Tuesday, October 19, 2010

Economic Snapshot For Boulder, Weld and Larimer Counites

A look at the current real estate market; provided by RE/MAX ALLIANCE


Over the course of the past eighteen months, the Federal Government implemented the Homeowner Tax Credit Program. The Federal Reserve lowered the Federal Funds Rate for member banks to borrow funds to nearly zero percent. Home mortgage interest rates have fallen to the lowest level in more than fifty years. Now, members of the banking industry are taking a sabbatical by not foreclosing on homes. All of these factors were/are designed to stabilize and stimulate the housing industry. Despite all these efforts, the housing market continues to quietly drift along.

There have been spurts of activity. The Boulder Valley real estate market was UP in sales activity at the end of June/2010 as compared to the end of June/2009 for both single family homes (+36%) and attached units (+34.5%). But those numbers have dropped since the Homeowner Tax Credit Program ended in late April/2010. Through September/2010, single family home sales are UP 13.5% Y.T.D. compared to Y.T.D. 2009; and are comparable for attached units. Thus, the Boulder Valley real estate market hasn’t sustained itself.

One of the best indicators of real estate market activity is the time it takes for the market to absorb itself. A healthy real estate market is thought to be around six months of available inventory. That time frame provides buyers with an adequate selection of homes and sellers with a reasonable amount of time to sell. The “absorption rate” for the Boulder Valley real estate market has vacillated between nine and ten months for most of 2010. Through September/2010, the absorption rate stands at 270 days; nearly nine months. As we enter the fall and winter, the absorption rate should remain around the same level as both inventory levels and sales dwindle.

The question now becomes, “What’s next?” What magic elixir can the Federal Government and banking community pull out of their proverbial hat? The answer isn’t putting more lipstick on the pig, because you still have a pig. The answer always comes back to one four-letter word; the word that drives the economy and fosters the housing industry. That word is “jobs”. Jobs are the Holy Grail; the path to redemption; the pot of gold at the end of the rainbow. Without them, you have a stagnant economy, which naturally leads to a declining housing market.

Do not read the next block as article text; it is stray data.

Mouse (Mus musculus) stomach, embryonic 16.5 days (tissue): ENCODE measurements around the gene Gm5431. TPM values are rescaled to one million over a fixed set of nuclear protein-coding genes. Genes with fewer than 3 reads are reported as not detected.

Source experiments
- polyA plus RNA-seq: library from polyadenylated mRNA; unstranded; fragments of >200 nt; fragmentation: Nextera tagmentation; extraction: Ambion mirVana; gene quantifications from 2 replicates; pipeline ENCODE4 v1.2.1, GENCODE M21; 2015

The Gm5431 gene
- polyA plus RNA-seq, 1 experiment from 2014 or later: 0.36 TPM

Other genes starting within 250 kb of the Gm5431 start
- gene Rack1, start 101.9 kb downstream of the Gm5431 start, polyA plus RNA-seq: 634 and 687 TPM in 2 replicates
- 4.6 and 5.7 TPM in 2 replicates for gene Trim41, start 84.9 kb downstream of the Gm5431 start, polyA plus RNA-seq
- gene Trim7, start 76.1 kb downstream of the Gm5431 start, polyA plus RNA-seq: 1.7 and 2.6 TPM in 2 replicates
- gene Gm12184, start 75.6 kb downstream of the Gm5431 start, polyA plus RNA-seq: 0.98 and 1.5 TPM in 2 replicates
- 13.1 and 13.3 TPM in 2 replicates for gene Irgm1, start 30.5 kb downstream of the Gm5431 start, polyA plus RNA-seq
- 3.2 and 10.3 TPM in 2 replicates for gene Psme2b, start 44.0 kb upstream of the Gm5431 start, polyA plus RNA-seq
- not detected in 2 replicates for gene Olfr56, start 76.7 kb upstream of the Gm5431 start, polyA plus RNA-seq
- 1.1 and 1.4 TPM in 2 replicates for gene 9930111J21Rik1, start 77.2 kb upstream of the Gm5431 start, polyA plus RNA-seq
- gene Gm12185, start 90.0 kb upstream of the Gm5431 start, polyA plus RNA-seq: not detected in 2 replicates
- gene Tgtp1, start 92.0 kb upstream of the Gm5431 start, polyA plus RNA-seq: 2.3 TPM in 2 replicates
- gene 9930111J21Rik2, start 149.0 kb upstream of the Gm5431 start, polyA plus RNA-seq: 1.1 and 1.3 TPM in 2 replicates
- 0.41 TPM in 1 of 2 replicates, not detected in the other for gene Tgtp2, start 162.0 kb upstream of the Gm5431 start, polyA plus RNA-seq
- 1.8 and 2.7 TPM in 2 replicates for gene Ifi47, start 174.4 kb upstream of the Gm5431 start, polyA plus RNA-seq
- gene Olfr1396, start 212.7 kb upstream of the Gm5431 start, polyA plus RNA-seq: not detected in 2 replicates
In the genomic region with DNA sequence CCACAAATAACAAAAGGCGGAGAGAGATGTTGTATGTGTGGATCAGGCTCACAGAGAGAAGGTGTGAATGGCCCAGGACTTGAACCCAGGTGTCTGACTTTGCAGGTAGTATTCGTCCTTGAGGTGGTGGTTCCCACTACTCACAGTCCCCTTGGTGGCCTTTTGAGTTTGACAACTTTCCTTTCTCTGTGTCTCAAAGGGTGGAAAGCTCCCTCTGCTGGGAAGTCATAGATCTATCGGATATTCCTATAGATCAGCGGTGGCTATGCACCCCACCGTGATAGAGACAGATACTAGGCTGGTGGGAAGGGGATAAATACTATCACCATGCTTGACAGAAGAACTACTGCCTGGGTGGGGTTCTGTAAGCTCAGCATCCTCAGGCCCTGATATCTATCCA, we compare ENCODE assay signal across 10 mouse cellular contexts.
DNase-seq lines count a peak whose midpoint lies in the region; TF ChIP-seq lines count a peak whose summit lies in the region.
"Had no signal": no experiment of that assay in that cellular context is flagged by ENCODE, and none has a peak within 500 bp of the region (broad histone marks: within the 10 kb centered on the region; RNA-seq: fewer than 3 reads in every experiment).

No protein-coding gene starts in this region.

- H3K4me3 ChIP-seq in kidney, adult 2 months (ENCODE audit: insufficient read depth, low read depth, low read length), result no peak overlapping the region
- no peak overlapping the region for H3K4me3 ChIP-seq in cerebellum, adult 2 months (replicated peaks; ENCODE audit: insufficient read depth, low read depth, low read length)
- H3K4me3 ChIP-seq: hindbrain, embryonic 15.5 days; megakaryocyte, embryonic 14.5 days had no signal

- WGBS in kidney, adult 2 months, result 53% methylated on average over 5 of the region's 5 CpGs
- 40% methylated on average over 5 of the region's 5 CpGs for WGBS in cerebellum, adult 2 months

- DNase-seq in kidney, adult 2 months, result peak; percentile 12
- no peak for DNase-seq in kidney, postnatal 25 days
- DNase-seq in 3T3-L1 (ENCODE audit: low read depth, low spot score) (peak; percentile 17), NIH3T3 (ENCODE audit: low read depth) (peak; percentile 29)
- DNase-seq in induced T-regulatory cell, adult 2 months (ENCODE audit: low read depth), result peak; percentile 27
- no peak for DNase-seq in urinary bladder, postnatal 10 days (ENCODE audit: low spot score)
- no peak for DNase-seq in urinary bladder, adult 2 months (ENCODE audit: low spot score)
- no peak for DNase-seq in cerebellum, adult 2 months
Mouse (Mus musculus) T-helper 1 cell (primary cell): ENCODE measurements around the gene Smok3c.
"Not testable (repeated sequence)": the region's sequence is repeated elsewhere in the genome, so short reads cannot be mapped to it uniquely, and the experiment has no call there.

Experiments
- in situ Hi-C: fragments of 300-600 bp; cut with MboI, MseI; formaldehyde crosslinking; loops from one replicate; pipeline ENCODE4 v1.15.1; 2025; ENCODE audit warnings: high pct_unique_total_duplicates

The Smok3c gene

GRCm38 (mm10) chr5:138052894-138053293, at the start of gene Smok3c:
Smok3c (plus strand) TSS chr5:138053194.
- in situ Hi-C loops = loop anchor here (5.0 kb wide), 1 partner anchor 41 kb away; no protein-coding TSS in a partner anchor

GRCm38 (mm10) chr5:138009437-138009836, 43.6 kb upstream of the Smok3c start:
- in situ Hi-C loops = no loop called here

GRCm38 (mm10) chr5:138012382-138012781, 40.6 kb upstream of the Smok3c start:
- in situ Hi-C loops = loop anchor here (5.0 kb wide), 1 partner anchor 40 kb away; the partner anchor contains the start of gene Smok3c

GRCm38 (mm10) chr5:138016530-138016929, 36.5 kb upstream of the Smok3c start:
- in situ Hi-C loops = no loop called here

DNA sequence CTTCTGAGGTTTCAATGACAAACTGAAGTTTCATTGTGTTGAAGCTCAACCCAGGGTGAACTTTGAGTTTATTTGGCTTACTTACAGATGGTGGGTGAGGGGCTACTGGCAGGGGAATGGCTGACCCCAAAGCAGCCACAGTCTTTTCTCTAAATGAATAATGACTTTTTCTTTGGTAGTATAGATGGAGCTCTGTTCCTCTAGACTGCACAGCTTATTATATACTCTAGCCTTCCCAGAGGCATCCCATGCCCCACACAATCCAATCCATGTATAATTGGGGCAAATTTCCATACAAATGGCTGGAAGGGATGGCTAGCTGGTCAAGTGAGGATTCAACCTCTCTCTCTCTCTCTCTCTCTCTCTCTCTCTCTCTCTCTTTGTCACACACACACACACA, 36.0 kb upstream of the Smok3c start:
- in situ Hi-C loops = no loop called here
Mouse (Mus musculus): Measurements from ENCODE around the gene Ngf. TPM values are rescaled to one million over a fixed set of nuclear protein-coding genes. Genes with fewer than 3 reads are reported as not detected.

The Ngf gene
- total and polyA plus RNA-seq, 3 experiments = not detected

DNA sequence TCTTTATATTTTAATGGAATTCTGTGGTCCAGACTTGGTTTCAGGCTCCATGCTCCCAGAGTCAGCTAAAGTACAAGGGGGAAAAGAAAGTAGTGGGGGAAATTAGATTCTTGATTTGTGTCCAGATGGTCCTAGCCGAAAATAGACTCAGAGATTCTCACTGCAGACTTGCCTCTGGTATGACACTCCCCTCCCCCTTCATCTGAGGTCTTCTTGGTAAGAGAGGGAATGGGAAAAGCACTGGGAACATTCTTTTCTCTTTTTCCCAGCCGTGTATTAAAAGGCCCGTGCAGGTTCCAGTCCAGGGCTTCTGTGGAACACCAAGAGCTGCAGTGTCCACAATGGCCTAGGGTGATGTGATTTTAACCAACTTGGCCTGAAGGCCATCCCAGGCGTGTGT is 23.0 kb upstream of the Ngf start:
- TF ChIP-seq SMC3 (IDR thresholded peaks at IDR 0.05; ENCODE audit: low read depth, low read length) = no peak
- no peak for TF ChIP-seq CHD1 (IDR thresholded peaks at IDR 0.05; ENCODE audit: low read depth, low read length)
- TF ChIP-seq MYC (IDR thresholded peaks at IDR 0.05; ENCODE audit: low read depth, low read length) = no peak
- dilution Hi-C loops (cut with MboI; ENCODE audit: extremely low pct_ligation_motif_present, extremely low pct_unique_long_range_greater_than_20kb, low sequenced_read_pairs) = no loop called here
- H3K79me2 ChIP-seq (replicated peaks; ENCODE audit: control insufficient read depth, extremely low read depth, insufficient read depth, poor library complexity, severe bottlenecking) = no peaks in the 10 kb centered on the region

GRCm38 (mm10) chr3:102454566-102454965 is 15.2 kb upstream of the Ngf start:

Below is a brief overview of the absorption rates for single family homes in a number of the Boulder Valley areas through September/2010. Thanks to IRES, the Northern Colorado MLS, for all their magic numbers.

Area                          Active Listings                     Solds Y.T.D.                                Absorption Rate

Boulder County              1946                                     2054                                    8.5 Months
Larimer County               2777                                    3066                                     8.1 Months 
Weld County                  1836                                     2341                                    7.0 Months


Boulder                           652                                         646                                    9.0 Months

Lafayette                         169                                         187                                    8.2 Months

Longmont                        601                                         720                                    7.5 Months

Louisville                         105                                         157                                     6.0 Months

Suburban Mountains        380                                         182                                   18.7 Months

Suburban Plains              455                                          347                                   11.8 Months

Superior                           52                                            82                                     5.7 Months